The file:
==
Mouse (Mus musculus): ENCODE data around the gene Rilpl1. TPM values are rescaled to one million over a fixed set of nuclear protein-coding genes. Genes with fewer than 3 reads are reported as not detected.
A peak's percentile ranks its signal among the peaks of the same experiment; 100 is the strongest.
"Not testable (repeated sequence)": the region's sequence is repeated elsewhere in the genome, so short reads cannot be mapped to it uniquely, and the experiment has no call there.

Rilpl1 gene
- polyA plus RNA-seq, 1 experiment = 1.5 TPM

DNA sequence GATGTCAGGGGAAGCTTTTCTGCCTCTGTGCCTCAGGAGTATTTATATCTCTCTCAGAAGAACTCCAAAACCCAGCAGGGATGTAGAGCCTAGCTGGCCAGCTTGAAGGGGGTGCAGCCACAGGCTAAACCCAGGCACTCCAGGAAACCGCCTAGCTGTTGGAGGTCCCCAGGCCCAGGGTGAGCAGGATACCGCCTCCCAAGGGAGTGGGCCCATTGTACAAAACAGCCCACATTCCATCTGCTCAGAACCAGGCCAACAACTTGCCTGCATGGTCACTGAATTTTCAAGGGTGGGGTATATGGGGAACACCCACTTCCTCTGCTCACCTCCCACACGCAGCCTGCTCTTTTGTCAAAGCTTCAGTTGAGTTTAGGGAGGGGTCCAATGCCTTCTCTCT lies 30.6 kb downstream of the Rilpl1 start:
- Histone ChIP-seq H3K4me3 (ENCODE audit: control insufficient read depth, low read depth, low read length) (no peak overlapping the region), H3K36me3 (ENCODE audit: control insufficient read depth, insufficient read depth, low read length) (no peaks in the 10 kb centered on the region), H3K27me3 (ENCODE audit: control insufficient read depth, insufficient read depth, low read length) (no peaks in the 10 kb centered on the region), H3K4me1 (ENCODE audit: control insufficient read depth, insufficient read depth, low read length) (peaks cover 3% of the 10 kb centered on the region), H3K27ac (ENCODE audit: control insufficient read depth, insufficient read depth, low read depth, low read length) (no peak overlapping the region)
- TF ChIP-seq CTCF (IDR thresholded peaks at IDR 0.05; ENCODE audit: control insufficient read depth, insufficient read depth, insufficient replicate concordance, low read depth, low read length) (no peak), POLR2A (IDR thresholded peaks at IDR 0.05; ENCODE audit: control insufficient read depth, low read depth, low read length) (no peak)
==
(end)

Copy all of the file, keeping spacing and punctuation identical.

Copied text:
Mouse (Mus musculus): ENCODE data around the gene Rilpl1. TPM values are rescaled to one million over a fixed set of nuclear protein-coding genes. Genes with fewer than 3 reads are reported as not detected.
A peak's percentile ranks its signal among the peaks of the same experiment; 100 is the strongest.
"Not testable (repeated sequence)": the region's sequence is repeated elsewhere in the genome, so short reads cannot be mapped to it uniquely, and the experiment has no call there.

Rilpl1 gene
- polyA plus RNA-seq, 1 experiment = 1.5 TPM

DNA sequence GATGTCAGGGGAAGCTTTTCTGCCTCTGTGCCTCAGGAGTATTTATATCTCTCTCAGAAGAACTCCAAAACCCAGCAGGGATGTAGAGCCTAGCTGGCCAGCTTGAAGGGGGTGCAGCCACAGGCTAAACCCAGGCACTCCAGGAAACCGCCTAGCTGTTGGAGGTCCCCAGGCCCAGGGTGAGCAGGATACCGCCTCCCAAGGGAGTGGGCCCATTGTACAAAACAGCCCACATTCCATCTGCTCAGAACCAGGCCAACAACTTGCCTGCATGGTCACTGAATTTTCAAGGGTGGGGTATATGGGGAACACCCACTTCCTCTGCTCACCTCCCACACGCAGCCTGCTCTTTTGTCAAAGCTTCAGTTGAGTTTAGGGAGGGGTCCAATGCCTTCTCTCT lies 30.6 kb downstream of the Rilpl1 start:
- Histone ChIP-seq H3K4me3 (ENCODE audit: control insufficient read depth, low read depth, low read length) (no peak overlapping the region), H3K36me3 (ENCODE audit: control insufficient read depth, insufficient read depth, low read length) (no peaks in the 10 kb centered on the region), H3K27me3 (ENCODE audit: control insufficient read depth, insufficient read depth, low read length) (no peaks in the 10 kb centered on the region), H3K4me1 (ENCODE audit: control insufficient read depth, insufficient read depth, low read length) (peaks cover 3% of the 10 kb centered on the region), H3K27ac (ENCODE audit: control insufficient read depth, insufficient read depth, low read depth, low read length) (no peak overlapping the region)
- TF ChIP-seq CTCF (IDR thresholded peaks at IDR 0.05; ENCODE audit: control insufficient read depth, insufficient read depth, insufficient replicate concordance, low read depth, low read length) (no peak), POLR2A (IDR thresholded peaks at IDR 0.05; ENCODE audit: control insufficient read depth, low read depth, low read length) (no peak)